This is probably the easiest part. The hard part is deciding what you need and what you don’t. You need to gather all the materials for your engine such as metal sheets, tools, fasteners, bearings, and so on. Go to your local hardware or automotive store (or both) and get all the parts you need before moving on to the next steps.
The Great Casting Debate
There are several ways to make the internal parts of an engine. The cheapest option is to buy molded or prefabricated parts from a supplier. This is not necessarily the best way to go because these parts tend to be expensive and often don’t fit your needs properly.
The next cheapest option is to make your own molds and cast parts. This can be a lengthy process and fail if you don’t have the equipment or experience.
The best option is to machine your own parts using a metal cutting band saw or metal lathe. It’s important that you have proper equipment for this as it can be very dangerous to do by hand.
Decide which option is best for you. In any case, move on to the molding and casting part of this tutorial.
Making Molds And Casting Parts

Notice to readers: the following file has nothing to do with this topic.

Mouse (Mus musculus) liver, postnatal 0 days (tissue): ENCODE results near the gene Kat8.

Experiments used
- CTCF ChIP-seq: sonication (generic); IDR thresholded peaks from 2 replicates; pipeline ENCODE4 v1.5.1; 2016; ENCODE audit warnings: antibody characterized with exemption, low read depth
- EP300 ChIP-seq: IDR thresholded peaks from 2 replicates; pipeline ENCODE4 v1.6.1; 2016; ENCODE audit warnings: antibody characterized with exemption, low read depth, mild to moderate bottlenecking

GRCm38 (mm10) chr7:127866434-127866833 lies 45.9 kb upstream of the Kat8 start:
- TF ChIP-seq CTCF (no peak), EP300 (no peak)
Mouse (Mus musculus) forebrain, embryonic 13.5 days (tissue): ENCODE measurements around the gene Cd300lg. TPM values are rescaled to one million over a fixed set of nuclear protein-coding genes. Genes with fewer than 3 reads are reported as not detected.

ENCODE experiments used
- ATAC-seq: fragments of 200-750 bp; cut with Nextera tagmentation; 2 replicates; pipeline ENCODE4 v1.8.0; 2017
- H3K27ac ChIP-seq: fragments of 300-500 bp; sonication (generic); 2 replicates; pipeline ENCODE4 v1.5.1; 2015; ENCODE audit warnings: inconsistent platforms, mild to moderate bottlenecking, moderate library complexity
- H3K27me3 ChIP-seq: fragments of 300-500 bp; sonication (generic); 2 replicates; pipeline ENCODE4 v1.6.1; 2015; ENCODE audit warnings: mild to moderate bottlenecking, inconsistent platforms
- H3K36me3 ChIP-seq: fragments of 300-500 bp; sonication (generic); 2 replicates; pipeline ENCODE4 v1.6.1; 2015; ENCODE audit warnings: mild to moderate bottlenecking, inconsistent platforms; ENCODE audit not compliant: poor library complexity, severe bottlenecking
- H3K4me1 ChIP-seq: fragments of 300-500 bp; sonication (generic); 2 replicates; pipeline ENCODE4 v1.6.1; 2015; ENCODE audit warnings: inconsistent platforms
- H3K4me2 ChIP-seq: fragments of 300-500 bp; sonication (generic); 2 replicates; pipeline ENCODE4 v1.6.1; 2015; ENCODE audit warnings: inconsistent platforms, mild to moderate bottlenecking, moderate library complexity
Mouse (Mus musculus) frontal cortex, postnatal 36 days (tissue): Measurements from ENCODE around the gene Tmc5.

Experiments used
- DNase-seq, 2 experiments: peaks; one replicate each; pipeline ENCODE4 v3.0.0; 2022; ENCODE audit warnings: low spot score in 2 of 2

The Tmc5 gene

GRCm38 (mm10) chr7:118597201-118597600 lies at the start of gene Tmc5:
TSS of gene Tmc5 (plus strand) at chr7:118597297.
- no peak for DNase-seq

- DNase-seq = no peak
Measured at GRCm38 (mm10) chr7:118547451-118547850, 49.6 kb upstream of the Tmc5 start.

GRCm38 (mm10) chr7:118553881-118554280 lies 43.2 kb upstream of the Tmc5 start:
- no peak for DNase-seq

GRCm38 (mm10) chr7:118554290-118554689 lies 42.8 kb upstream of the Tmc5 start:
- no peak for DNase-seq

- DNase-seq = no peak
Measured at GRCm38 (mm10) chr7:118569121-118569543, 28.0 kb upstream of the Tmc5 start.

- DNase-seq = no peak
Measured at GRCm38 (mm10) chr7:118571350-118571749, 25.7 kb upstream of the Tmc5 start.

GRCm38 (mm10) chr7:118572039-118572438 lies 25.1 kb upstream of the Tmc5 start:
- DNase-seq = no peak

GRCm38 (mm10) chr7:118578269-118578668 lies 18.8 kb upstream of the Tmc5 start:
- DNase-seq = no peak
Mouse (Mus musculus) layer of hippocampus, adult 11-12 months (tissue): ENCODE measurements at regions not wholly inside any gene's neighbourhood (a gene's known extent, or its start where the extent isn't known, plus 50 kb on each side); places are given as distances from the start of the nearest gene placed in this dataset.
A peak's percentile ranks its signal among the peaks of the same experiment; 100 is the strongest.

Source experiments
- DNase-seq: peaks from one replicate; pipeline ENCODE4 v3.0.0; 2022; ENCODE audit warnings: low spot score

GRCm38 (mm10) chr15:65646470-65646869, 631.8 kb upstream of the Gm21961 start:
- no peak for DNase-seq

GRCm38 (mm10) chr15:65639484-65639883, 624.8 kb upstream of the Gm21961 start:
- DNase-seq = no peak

There are several ways to make a mold. The cheapest and easiest way is to make a two part silicone mold. You can also make a one-part latex mold or a two part latex mold. Each have their own pros and cons so decide which technique is best for you.
Making A Silicone Mold
You can purchase molding silicone from a craft store or you can also use bathroom sealant (which is a type of silicone). It’s recommended that you buy molding silicone because it’s easier to work with and will produce better results. Here are the steps to making a two-part mold:
Step 1: Cut the model apart and coat it in mold release. You can buy mold release at most hardware stores. Coat the model with a thin layer.
Step 2: Mix the molding silicone according to the instructions. The first time you do this it’s recommended that you make a small test mold first. This will let you know if you are doing it correctly and if you like the results.
Step 3: Coat the positive side of the model in a very thin layer of mold release (this prevents the silicone from bonding to the model).
Step 4: Place the positive model into the bowl of mixed silicone and make sure it’s completely covered. You can place a weight on it to ensure the silicone reaches all areas.
Step 5: Wait for the first part of the mold to harden (the instructions should state how long this will take). This is the tray that will be used to capture the negative space, so it needs to be firm enough to hold its shape but soft enough to pop out of the mold.
Sources & references used in this article:
- Living with a SEAL: 31 Days Training with the Toughest Man on the Planet (J Itzler – 2015 – books.google.com)
- Life-extension in a research reactor: calculation of the neutron-induced ageing of the core-box, grid-plate and beryllium reflector (SP Tolo – 2019 – repository.nwu.ac.za)
- Neural capital and life span evolution among primates and humans (HS Kaplan, T Mueller, S Gangestad, JB Lancaster – Brain and longevity, 2003 – Springer)